Break n/a 10 minutes
Verbal 60 30 minutes
Quantitative 2 25 30 minutes
Experimental Section 16 15 minutes
Total 167 3 hours, 5 minutes

Content

While some content on the SSAT aligns with what students have already learned in school, especially when it comes to SSAT Math, some of it may feel foreign.

For example, the SSAT Verbal section requires students to complete 30 Synonym and 30 Analogies questions, which largely test vocabulary and the ability to identify relationships between ideas. Some middle schools encourage students to build vocabulary through the study of Latin and Greek word parts, for example, but this is not a required component of most curricula.

Even the SSAT Math section might test familiar content in unfamiliar ways, requiring students to rely more on strategy and logic than rote mathematic principles.

In some cases, students may encounter math principles on the SSAT that they have not yet learned in school, such as exponential equations, radical expressions, and scientific notation.

Take a look at this SSAT Math question here as an example of the way the SSAT tests familiar content:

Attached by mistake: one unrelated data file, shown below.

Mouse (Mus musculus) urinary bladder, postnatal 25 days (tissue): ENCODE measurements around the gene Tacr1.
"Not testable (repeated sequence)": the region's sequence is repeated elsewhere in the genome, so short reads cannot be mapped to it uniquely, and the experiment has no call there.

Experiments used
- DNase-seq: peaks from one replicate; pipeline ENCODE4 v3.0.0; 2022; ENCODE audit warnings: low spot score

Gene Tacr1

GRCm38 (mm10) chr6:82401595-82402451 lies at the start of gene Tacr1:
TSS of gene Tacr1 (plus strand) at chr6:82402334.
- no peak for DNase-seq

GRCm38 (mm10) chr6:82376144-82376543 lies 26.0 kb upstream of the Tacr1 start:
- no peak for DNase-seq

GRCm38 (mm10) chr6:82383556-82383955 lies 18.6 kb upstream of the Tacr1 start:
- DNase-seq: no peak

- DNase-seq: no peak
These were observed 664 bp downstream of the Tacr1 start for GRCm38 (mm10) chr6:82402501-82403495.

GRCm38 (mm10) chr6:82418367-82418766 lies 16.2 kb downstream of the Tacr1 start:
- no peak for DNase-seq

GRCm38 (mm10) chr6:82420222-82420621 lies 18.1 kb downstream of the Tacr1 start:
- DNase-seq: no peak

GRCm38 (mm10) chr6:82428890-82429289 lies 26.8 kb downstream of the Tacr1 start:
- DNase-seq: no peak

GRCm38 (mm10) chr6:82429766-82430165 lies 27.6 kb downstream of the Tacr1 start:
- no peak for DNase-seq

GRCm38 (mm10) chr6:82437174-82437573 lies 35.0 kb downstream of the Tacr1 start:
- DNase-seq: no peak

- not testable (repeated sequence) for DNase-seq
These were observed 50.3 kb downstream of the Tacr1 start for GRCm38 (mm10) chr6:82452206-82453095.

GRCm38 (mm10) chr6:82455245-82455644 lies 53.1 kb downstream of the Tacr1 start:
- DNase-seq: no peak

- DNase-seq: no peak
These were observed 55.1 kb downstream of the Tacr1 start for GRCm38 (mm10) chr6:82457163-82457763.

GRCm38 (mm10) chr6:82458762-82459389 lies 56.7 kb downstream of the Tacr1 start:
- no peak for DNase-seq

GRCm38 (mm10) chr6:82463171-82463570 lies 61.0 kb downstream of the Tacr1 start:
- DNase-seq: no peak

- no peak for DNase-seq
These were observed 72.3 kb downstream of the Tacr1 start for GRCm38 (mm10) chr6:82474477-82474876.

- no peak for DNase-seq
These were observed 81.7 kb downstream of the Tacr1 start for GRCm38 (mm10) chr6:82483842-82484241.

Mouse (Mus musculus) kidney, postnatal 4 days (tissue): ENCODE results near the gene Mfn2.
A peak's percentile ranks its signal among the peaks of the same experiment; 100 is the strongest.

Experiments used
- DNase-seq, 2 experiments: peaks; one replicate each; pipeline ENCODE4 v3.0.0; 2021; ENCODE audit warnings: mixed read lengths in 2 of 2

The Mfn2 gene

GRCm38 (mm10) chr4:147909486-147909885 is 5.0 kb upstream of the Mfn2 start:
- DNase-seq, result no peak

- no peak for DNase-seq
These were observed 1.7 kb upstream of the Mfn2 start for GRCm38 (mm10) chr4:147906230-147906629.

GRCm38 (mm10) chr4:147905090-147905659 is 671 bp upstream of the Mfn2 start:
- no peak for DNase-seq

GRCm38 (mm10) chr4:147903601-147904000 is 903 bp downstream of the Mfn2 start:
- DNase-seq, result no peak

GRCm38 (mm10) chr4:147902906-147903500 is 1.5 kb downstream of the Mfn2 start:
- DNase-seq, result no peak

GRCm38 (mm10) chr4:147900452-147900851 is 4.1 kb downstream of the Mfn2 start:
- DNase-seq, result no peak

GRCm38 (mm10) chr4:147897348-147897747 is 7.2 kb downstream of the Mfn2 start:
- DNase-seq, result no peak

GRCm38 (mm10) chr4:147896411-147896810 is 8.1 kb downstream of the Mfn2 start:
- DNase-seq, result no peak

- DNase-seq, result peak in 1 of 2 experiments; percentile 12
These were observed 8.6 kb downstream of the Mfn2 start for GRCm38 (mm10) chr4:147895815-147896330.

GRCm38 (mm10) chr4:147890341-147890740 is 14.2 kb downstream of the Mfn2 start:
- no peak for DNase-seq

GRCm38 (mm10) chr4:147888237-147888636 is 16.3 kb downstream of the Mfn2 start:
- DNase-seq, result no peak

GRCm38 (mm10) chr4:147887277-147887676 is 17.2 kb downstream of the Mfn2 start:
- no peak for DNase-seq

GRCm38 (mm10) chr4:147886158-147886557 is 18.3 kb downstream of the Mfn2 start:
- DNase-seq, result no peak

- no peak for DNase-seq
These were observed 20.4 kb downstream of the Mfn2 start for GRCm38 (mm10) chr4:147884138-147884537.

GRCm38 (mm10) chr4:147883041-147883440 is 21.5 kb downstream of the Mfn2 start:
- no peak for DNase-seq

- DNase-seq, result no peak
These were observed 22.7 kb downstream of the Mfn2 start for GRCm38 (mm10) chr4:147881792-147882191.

SSAT Prep Resources_Math

This question is essentially testing a student’s ability to complete long division using decimals. But notice how the language of the question itself requires a bit of translation to make this clear! Rather than simply saying “Divide 0.5 by 0.02,” the SSAT complicates matters, obscuring a basic math principle with tricky wording.

Strategy

As we discuss in our post on SSAT scoring, students earn 1 point for every correct answer on the SSAT and lose 1/4 point for every wrong answer.

However, if a student leaves a question blank, they neither lose nor gain points. This is why we encourage many of our SSAT students to implement a guessing strategy on the SSAT as a whole. A solid guessing strategy means knowing when to guess on a question and when to leave it blank.